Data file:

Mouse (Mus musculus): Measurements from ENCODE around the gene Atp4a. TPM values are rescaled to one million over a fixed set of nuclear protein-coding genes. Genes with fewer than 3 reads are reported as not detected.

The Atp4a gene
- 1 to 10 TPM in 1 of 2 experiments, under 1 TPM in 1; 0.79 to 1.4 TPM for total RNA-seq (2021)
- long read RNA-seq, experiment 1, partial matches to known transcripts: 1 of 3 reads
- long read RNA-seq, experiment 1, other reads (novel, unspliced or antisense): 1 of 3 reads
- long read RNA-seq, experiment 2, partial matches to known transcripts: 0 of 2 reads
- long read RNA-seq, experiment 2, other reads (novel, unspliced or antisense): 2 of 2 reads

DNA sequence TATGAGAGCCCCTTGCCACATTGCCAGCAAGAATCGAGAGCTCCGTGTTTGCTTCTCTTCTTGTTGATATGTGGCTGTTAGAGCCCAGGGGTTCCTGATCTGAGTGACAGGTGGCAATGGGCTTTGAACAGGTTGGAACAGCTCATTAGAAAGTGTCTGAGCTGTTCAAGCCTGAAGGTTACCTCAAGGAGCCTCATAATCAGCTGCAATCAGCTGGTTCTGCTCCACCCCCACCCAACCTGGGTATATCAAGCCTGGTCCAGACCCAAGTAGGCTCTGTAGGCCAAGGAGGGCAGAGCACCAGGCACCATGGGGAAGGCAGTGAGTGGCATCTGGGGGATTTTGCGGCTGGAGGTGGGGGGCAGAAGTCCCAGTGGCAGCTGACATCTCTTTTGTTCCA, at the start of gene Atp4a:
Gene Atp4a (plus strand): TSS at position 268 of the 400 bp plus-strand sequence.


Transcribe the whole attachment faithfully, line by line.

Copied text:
Mouse (Mus musculus): Measurements from ENCODE around the gene Atp4a. TPM values are rescaled to one million over a fixed set of nuclear protein-coding genes. Genes with fewer than 3 reads are reported as not detected.

The Atp4a gene
- 1 to 10 TPM in 1 of 2 experiments, under 1 TPM in 1; 0.79 to 1.4 TPM for total RNA-seq (2021)
- long read RNA-seq, experiment 1, partial matches to known transcripts: 1 of 3 reads
- long read RNA-seq, experiment 1, other reads (novel, unspliced or antisense): 1 of 3 reads
- long read RNA-seq, experiment 2, partial matches to known transcripts: 0 of 2 reads
- long read RNA-seq, experiment 2, other reads (novel, unspliced or antisense): 2 of 2 reads

DNA sequence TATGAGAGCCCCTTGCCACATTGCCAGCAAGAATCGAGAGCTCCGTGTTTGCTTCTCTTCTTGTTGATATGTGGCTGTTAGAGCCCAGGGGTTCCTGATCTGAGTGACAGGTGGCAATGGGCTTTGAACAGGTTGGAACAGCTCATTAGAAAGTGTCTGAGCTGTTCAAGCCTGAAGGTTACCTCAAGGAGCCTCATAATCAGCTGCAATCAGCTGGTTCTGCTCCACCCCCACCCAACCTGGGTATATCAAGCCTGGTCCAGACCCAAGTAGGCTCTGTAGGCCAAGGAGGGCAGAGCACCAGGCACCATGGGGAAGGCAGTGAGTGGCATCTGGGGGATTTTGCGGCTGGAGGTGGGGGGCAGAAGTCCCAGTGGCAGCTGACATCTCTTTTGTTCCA, at the start of gene Atp4a:
Gene Atp4a (plus strand): TSS at position 268 of the 400 bp plus-strand sequence.